Russian peasants were a separate class from the land owners and nobility, many of whom must have considered their underlings less than human. Most peasants were actually serfs – individuals owned by or legally tied to their masters – before The Peasant Reform of 1861. The first major liberal reform in Russia, it freed serfs to marry without consent and to own businesses and property. About 23 million people were affected.
Yet life was still tough for the peasants. They made their living working the land or were employed in unskilled jobs. The 1905 Russian Revolution may have been on the relatively distant horizon at the time these photographs were taken – in the 1860s and ’70s – but the seeds of revolt had surely already been sown by the harsh living conditions in which these people were forced to live.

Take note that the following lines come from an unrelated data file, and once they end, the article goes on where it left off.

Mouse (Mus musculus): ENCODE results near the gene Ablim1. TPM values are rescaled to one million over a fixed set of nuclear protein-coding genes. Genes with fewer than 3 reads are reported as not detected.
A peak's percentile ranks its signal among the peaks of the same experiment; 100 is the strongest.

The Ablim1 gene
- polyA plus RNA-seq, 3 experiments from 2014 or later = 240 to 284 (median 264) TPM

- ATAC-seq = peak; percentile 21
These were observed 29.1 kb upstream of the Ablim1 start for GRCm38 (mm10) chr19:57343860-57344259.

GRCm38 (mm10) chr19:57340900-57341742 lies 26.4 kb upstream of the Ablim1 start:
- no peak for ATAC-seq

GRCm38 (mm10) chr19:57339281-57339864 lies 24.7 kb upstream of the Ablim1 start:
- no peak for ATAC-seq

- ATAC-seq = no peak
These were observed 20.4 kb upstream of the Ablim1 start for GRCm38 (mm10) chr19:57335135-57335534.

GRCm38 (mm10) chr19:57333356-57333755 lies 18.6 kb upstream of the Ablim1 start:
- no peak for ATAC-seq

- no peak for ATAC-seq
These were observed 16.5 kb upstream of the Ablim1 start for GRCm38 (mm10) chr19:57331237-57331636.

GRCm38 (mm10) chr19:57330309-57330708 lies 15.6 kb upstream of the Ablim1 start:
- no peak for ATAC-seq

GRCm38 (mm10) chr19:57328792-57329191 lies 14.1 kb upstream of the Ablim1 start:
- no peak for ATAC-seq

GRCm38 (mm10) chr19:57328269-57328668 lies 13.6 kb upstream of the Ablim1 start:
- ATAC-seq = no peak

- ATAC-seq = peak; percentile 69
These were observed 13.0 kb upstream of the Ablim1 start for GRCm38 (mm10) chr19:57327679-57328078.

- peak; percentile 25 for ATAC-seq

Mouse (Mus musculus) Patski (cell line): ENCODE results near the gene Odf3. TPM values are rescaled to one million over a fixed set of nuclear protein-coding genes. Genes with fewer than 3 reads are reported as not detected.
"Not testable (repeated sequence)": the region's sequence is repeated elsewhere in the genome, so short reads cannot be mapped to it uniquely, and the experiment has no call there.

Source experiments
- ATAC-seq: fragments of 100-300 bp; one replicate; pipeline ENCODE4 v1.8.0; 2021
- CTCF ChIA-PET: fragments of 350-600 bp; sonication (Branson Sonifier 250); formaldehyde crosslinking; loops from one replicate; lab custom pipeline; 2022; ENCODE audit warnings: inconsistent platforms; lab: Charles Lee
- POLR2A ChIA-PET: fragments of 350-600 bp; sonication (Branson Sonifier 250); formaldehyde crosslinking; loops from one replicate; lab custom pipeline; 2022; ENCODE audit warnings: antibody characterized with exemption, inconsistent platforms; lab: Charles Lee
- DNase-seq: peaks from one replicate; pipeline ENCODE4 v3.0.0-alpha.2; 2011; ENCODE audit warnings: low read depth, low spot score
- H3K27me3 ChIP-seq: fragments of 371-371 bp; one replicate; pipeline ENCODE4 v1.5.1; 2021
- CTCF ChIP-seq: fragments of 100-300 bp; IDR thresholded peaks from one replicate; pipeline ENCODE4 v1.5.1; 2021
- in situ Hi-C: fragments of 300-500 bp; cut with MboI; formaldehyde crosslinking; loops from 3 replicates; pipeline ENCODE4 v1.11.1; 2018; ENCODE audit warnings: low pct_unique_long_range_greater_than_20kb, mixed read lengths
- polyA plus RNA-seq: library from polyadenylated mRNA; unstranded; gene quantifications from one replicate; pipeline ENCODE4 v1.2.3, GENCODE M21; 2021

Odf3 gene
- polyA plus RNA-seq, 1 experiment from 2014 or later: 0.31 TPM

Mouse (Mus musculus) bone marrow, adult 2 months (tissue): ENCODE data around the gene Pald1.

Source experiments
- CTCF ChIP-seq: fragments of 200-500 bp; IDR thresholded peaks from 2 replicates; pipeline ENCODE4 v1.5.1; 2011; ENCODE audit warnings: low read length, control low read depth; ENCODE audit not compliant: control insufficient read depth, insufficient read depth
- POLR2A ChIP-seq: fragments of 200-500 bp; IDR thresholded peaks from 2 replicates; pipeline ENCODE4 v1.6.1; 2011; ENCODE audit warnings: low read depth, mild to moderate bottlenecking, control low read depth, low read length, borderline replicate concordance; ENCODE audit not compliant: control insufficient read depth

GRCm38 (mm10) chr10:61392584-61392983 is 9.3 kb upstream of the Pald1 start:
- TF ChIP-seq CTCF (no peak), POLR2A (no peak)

The character pictured here looks a bit like a butcher – and a scary one at that – or else he brings to mind the popular image of Fagin in Dickens’ Oliver Twist. In actual fact, though, the man was a Mordvin, a member of one of two sub-ethnic groups from the middle Volga area of Russia, in the Mordvinian Republic. Carrick and his partner went on expeditions to places like the Simbirsk province, where he took many pictures of Mordovian and Russian peasants.
Image: William Carrick
Chimney sweeps were much needed at a time when almost all houses were heated by fires in hearths. Large houses may have had more than a dozen rooms with fires burning inside them. Cleaning the chimneys was a filthy job, and, as was tradition in many countries, chimney sweeps hired boys who could climb and forced them to go up the often deadly shafts. Getting stuck up a chimney was the kind of occupational hazard few today can conceive of.
William Carrick, who authored these images, was a Scottish-born Russian who pioneered ethno-photography in Russia. W. R. S. Ralston wrote that “whenever a particularly Russian representative passed underneath their windows they [Carrick and his partner John MacGregor] immediately rushed out and secured his portrait for their gallery.” Thus was provided an irreplaceable record of Russian men and women in the late 1800s.